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Civil War Soldiers - Dent

Dent, Frederick T., brigadier-general, U.S. Army, was born in White Haven, St. Louis county, Mo., Dec. 17, 1820, son of Frederick F. and Ellen (Wrenshall) Dent, and brother of Julia Dent, wife of Gen. U. S. Grant. He was graduated at the U. S. military academy in 1843 and served in the Mexican war, at the siege of Vera Cruz, the capture of San Antonio, the battles of Churubusco, where he was severely wounded, and Molino del Rey, receiving for gallant and meritorious conduct at the last named battles the brevets of 1st lieutenant and captain. He then served on the Pacific railroad survey and on frontier duty against hostile Indians in the far west, and in 1863 was promoted major and given command of a regiment in the Army of the Potomac. He was on duty in New York city during the draft riots of that year, and served as a member of a commission for the trial of state prisoners from January to March, 1864. He was then assigned to the staff of Lieut. -Gen. Grant, with the rank of lieutenant-colonel, and was present at the battles and operations of the Richmond campaign to the surrender of Lee, after which he was military commander of the city of Richmond and of the troops stationed at Washington, he was colonel and aide-de-camp to the general-in-chief at Washington, in 1866, and served as private secretary to President Grant from 1869 to 1873. He was transferred to the 14th infantry in 1866, made lieutenant-colonel of the 32nd infantry in 1867, colonel of the 1st artillery in 1881, and was retired at his own request in 1883. He was promoted brevet brigadier-general U. S. A. and brigadier-general of volunteers, in 1865, for "gallant and meritorious services in the field during the war." Gen. Dent died in Denver, Col., Dec. 24, 1892.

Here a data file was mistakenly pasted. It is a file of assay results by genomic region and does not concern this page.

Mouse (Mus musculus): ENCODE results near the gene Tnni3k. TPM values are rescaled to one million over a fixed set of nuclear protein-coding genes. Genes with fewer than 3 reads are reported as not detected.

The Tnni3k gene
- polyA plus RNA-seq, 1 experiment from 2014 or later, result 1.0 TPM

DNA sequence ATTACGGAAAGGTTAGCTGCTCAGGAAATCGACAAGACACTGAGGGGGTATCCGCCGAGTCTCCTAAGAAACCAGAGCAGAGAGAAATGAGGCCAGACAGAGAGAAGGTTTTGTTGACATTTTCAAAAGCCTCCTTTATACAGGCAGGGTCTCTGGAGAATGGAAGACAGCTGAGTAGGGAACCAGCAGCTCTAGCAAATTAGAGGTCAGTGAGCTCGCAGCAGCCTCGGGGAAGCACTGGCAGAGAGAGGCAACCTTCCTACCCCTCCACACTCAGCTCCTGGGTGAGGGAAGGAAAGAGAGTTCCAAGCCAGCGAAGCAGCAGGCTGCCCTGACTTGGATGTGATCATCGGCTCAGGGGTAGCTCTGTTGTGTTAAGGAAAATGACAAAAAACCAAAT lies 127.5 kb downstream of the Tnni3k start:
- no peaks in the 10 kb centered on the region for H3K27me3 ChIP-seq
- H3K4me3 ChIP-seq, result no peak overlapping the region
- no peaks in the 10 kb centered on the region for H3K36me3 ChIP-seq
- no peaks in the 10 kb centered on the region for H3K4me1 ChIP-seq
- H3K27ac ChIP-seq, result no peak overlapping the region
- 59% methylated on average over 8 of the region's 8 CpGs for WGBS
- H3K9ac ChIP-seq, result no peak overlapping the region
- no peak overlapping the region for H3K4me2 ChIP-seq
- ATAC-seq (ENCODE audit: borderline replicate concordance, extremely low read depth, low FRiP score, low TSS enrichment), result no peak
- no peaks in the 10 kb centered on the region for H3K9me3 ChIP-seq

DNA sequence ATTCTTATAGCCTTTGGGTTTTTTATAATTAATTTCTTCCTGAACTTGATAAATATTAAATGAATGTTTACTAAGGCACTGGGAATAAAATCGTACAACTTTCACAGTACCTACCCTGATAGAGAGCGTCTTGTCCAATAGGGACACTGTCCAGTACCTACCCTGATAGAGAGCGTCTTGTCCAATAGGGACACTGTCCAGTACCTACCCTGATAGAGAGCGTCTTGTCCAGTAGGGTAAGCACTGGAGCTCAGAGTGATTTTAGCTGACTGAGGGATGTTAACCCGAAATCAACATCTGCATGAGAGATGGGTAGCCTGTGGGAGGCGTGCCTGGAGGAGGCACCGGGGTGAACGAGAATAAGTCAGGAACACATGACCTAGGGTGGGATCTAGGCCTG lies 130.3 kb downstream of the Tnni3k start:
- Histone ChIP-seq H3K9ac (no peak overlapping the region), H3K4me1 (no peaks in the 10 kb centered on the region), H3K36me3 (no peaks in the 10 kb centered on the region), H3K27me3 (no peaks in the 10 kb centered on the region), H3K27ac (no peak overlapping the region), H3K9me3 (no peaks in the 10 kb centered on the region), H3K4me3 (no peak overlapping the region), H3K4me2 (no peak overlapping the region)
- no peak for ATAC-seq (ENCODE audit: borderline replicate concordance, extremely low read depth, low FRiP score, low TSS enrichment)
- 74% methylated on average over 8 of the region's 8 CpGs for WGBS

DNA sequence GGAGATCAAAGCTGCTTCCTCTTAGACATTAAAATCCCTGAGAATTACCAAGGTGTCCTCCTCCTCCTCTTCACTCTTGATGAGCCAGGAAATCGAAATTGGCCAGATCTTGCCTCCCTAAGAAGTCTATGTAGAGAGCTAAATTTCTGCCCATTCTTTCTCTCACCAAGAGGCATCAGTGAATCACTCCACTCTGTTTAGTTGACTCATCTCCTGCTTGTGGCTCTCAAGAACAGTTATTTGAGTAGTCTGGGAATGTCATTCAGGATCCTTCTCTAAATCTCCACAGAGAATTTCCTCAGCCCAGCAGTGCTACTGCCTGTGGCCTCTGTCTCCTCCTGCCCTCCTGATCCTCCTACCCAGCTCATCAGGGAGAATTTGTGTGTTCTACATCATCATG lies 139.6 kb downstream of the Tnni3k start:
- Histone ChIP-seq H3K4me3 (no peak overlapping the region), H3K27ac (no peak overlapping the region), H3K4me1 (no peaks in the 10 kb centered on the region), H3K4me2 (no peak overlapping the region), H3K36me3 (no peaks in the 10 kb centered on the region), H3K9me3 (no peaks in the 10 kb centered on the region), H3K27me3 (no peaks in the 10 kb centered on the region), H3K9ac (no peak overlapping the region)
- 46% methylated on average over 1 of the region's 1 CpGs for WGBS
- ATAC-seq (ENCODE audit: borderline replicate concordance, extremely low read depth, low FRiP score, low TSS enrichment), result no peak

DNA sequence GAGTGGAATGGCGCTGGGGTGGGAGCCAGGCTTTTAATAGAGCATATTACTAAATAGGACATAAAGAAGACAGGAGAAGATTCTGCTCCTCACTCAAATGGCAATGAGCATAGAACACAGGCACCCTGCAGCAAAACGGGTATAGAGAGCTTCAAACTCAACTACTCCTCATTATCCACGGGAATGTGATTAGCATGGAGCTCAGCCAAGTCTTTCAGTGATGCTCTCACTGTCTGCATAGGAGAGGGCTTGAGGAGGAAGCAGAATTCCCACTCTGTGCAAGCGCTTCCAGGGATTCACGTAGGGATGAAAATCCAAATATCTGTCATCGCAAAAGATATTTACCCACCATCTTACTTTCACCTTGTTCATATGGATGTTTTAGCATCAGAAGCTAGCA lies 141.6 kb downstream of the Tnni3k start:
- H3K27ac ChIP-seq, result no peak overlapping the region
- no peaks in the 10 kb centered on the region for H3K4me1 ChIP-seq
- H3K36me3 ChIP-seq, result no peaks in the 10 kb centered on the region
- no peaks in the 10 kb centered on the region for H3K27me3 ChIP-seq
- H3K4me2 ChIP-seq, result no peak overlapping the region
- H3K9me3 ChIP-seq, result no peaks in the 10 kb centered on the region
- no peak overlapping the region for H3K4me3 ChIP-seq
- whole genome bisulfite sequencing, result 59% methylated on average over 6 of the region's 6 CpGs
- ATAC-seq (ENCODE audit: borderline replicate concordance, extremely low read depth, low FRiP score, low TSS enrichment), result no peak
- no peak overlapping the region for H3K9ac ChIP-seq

Source: The Union Army: A History of Military Affairs in the Loyal States 1861-1865, Volume 8 Biographical, 1908

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